Todd Gitlin in The Washington Post:
In the past few decades, plutocracy, globalization and compliant governments have betrayed workers, most of whom are white. Their decline began long before NAFTA, with the rise of low-wage foreign economies and a crushing, decades-long assault on the unions that had kept their wages up and their jobs in place. If Trump enters the White House, he cannot solve these problems. However often he fulminates against trade deals, he cannot conjure secure jobs for his fans. His “beautiful wall,” whether built or unbuilt, offers symbolic pleasures, but it would not make them walk taller or elevate their paychecks. Neither would tariffs, for which the price would be high. Then there are the cultural furies that fuel the Trump campaign: As a hefty share of white Americans see it, they’ve been forced to suffer the depredations of a black president whose middle name is Hussein — at this late date, 43 percent of Republicans still think he is a Muslim. What Trump holds out to his thwarted followers are the joys of instant, long-deferred gratification. When his supporters say “he says what he thinks,” they mean what they think and, even more, feel. How thrilling that, at last, a big shot, a winner, stands up for them, promises to wall off the bad guys, or punch them in the face, or both.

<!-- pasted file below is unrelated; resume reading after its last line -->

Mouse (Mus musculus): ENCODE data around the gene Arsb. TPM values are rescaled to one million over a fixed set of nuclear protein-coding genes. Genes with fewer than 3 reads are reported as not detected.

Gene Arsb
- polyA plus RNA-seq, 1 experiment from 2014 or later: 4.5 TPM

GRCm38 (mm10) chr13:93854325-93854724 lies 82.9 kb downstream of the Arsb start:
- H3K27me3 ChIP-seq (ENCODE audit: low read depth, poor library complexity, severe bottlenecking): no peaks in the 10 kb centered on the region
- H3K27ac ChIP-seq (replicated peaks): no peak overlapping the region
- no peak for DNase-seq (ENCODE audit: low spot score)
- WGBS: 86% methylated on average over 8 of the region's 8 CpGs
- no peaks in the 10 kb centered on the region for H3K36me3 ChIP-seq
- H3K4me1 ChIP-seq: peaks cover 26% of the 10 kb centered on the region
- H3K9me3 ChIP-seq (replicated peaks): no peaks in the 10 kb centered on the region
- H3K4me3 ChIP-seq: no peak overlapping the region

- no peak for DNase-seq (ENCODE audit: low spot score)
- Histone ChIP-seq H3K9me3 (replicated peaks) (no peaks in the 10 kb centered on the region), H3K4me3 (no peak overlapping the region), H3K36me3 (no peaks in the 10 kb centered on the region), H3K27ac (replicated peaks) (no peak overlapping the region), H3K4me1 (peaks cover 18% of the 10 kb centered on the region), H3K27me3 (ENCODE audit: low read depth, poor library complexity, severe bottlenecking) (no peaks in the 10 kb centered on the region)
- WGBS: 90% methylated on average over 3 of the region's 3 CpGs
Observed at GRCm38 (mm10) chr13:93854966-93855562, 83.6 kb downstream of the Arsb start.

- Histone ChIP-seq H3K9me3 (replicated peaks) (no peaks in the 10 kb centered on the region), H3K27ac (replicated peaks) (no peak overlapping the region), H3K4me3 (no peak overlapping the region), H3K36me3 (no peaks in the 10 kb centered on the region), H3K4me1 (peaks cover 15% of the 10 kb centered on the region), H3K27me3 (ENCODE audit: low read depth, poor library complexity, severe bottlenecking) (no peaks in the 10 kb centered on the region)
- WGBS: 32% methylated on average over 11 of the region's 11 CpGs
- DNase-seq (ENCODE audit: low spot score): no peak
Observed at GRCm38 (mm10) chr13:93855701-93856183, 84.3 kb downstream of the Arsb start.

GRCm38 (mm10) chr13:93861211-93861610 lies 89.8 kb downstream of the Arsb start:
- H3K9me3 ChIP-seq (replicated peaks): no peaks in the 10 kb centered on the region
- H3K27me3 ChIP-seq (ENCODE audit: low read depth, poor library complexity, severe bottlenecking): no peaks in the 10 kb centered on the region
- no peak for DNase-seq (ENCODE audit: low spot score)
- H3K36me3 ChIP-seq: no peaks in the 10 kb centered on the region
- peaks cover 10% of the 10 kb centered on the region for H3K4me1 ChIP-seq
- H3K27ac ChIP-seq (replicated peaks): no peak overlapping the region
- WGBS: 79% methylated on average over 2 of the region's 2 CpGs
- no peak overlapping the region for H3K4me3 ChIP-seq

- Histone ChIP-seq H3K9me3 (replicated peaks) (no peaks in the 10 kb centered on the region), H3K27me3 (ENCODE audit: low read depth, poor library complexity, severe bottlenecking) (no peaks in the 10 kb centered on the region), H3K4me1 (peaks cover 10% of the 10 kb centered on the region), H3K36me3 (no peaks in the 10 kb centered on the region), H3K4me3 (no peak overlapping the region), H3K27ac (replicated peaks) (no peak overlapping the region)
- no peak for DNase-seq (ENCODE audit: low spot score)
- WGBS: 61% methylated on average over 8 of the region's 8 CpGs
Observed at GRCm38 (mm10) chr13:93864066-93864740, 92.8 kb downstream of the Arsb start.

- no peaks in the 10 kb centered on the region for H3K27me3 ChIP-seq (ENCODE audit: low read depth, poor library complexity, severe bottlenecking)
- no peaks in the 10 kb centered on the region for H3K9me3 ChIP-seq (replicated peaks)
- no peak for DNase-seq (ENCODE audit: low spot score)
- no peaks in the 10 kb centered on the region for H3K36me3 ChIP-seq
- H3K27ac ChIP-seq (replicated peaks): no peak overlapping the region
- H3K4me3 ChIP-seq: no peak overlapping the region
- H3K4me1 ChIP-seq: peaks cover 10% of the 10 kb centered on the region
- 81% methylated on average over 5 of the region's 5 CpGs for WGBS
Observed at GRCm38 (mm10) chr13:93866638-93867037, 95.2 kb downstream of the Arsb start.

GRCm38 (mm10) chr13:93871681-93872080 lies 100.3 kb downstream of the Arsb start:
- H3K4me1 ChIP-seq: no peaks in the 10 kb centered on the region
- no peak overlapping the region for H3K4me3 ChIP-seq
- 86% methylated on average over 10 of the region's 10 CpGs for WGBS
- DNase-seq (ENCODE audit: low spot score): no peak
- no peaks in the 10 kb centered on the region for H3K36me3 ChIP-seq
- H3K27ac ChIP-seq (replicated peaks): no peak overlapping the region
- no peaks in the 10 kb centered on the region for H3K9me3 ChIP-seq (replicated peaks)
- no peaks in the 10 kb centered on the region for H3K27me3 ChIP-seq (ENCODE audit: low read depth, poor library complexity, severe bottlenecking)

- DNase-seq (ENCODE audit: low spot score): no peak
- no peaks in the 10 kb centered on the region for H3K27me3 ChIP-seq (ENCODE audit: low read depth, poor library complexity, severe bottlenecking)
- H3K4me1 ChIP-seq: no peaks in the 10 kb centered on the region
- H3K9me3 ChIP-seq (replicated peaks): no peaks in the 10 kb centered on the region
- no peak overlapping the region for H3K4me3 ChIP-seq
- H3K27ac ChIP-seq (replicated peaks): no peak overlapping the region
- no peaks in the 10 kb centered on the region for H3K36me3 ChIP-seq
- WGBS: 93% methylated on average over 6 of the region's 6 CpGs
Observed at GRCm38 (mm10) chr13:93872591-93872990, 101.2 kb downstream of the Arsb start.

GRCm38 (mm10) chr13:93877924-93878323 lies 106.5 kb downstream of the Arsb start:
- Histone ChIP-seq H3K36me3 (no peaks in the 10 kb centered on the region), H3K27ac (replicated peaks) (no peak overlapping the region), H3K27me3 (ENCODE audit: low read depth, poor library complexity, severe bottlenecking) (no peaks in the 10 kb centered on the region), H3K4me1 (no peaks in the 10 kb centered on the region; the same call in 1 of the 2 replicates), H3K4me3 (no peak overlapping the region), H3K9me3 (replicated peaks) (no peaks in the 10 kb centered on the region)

Most of all, though, there’s no respectable version of Trump — no Nixon — waiting in the wings to deliver on promises and contain the free-floating hatred. There’s no one to placate the enraged white working class, especially the men, and it’s hard to imagine policies that would make a re-greatened America “take the country away from you guys.” Neither Trump nor his GOP rivals can create that America — not soon, at any rate. Merely having a white president again is unlikely to mollify the angriest white voters. They want more than walls and nastiness; they want a viable, reliable economic life. They want a world where whites have secure, dignified jobs (better jobs, by the way, than immigrants and other upstarts who used to know their place). There’s every reason to believe that they’ll continue to feel victimized by malevolent interlopers: Barack Obama, China, immigrants, Muslims. Their frustration will have no outlet; no deliverance is in sight.